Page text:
Consensus grows: voters should reject biotech bans
» November 1, 2004 «
A growing list of academic and scientific organizations and elected officials urges voters to reject initiatives to ban agricultural biotechnology. Voters in four California counties-Butte, Humboldt, Marin and San Luis Obispo-will vote tomorrow on measures to prohibit production of biotech crops and animals.
In San Luis Obispo, the Cal Poly College of Agriculture Advisory Council voted unanimously to oppose that county's anti-biotech initiative, Measure Q. The council said the measure jeopardizes the university's ability to remain "on the cutting edge of new technologies."
"Biotechnology is one of a number of new technologies transforming agriculture around the world," the council said. "Its benefits to agricultural practices, environmental impacts and consumer products continue to evolve and promise a competitive edge for U.S. agriculture."
The anti-biotech initiatives have also drawn opposition from the California State University Program for Education and Research in Biotechnology and from the American Society of Plant Biologists.
University experts say the consensus of scientific opinion and evidence is that biotechnology-derived foods and feeds present no new or unusual dangers to the environment or human health.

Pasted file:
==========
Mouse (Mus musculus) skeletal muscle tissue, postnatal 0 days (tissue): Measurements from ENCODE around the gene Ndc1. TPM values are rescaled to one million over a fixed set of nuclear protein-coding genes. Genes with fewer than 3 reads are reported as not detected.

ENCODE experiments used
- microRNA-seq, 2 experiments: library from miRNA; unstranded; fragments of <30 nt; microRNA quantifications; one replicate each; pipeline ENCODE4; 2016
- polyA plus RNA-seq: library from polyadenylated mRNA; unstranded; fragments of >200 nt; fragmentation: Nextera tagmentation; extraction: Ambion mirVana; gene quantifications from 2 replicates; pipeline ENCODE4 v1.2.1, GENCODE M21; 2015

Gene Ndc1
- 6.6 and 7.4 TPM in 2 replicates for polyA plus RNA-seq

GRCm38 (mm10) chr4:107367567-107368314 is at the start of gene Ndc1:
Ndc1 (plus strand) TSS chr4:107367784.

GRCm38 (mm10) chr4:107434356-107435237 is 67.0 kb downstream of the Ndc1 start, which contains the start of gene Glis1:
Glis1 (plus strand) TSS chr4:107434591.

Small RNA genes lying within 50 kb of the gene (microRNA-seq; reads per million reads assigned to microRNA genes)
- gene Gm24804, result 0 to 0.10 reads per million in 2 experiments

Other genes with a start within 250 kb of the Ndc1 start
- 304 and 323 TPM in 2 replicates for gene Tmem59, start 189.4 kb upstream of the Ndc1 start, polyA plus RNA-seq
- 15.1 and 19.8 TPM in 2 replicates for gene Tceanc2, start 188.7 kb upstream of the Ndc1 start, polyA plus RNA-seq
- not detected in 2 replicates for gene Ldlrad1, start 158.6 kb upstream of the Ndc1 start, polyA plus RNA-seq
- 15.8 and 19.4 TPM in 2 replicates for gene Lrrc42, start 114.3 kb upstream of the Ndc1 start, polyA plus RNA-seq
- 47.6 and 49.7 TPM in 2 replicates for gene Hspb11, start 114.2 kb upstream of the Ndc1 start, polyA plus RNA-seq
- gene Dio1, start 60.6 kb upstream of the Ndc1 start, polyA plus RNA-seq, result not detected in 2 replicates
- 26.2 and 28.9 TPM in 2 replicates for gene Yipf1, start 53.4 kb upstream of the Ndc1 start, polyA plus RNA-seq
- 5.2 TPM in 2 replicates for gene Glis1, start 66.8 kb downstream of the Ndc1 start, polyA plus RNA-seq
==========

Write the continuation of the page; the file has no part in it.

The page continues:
Researchers say biotech crops bring environmental benefits by helping farmers around the world boost their productivity and grow crops in more ecologically healthy fields while allowing much more efficient use of resources.
The Butte County Board of Supervisors voted unanimously last week to oppose the biotech ban on that county's ballot, Measure D.
"We salute the Butte County supervisors for clearly stating that family farmers must have access to the technology needed to provide consumers with the safe, affordable food they demand," California Farm Bureau President Bill Pauli said.
"The consensus of scientific and academic thinking is clear," Pauli said. "Biotech crops promise benefits to people's health and to the environment. California should encourage innovation, not stifle it. Biotech crops can help farmers care for natural resources while they provide healthy food and jobs for Californians."
The California Farm Bureau Federation is the state's largest farm organization, representing more than 89,000 members statewide.
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